When I preferred the warmth of your body
over the familiarity of my own, I would reach for you
like a bottle and run my tongue over your bottom lip,
swollen and saccharin like a vodka-soaked maraschino cherry.
I obsessed over how our sex made me feel close to myself, like
summer concrete cooled by a sun-shower. You called my kisses
tender but I called them deliberate and hungry, starved
when the hour was right. My last lighter died yesterday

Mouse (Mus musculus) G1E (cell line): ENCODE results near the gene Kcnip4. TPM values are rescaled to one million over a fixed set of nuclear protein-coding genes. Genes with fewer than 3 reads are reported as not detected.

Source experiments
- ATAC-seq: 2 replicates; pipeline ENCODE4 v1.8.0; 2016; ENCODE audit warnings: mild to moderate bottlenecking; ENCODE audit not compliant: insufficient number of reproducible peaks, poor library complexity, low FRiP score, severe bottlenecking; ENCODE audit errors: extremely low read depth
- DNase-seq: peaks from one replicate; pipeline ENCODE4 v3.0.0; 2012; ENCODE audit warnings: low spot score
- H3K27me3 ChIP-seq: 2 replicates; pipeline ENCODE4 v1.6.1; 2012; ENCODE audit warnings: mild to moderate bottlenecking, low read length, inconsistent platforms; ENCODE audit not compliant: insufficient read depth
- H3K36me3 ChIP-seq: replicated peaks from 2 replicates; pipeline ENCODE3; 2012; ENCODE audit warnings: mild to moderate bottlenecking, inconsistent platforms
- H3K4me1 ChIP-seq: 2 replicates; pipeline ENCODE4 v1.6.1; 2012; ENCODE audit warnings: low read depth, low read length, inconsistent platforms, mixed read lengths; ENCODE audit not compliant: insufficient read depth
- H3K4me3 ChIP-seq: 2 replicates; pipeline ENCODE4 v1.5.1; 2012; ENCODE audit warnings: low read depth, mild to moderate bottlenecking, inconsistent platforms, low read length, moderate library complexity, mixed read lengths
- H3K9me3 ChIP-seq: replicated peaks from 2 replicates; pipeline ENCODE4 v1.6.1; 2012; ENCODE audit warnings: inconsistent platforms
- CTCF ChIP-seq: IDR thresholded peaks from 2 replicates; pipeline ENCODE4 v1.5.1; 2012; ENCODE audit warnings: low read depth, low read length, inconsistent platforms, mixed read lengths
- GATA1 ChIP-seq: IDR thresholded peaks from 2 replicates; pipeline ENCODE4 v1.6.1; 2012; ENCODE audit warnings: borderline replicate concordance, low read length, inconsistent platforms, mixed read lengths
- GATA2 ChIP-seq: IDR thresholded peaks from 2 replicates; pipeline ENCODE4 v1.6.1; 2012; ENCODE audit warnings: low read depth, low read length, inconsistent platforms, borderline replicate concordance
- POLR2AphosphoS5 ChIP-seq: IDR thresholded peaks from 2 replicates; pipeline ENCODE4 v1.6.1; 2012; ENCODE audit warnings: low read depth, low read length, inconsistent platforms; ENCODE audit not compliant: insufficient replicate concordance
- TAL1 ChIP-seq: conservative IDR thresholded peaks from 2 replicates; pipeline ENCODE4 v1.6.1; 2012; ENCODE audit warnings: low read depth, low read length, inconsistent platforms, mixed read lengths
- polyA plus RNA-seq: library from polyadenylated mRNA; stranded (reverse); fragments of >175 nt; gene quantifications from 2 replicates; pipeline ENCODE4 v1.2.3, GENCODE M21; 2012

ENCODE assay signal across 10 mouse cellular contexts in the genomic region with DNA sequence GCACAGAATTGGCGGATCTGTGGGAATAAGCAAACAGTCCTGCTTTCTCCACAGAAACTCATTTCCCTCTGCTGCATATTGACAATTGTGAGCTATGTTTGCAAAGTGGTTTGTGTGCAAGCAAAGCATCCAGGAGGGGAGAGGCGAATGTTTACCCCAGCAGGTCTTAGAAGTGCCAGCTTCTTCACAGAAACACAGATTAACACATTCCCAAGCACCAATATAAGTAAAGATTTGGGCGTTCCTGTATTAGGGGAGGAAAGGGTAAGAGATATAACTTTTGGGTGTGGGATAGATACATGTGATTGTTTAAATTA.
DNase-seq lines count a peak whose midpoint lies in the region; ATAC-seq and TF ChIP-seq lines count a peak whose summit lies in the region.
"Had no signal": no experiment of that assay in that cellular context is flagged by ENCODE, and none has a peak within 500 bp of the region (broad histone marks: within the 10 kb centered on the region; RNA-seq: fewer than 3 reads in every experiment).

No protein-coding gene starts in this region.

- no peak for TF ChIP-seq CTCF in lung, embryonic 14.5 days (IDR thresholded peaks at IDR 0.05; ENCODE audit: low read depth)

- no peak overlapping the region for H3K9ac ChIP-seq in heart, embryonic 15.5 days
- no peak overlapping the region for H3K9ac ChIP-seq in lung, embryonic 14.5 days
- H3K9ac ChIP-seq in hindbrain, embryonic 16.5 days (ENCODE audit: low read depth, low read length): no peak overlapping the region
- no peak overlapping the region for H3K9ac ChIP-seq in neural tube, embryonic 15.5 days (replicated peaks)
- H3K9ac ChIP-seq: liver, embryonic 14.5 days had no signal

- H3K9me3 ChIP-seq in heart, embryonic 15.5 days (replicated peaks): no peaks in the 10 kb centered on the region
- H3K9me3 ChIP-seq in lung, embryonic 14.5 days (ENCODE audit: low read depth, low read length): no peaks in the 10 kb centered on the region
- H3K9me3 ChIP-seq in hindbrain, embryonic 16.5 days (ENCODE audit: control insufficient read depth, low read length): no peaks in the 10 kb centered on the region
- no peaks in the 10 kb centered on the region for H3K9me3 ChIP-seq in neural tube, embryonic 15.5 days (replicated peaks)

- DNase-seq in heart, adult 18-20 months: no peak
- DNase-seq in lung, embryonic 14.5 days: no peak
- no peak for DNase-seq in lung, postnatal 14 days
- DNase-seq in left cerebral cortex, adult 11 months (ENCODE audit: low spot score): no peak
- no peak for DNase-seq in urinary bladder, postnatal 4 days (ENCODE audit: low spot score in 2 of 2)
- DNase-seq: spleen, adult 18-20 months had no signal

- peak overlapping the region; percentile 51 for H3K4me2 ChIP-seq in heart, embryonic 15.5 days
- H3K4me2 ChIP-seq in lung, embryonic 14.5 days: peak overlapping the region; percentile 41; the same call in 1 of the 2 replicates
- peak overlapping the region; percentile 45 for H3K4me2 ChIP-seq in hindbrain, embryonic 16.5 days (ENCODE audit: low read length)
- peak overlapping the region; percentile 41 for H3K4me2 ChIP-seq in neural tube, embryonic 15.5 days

and I’ve relied on matches since, their struck bodies piled
high in my ashtray. It’s insane to think they too have burned
and that they only get to be touched like that once and never again.
Laniesha Brown is an MFA candidate in poetry at McNeese State University where she teaches English composition and writes poems about what love and home taste like. Her work has been published in the Minnesota Review and has placed for the Joy Scantlebury prize. She also has a cat named Clove who plays fetch.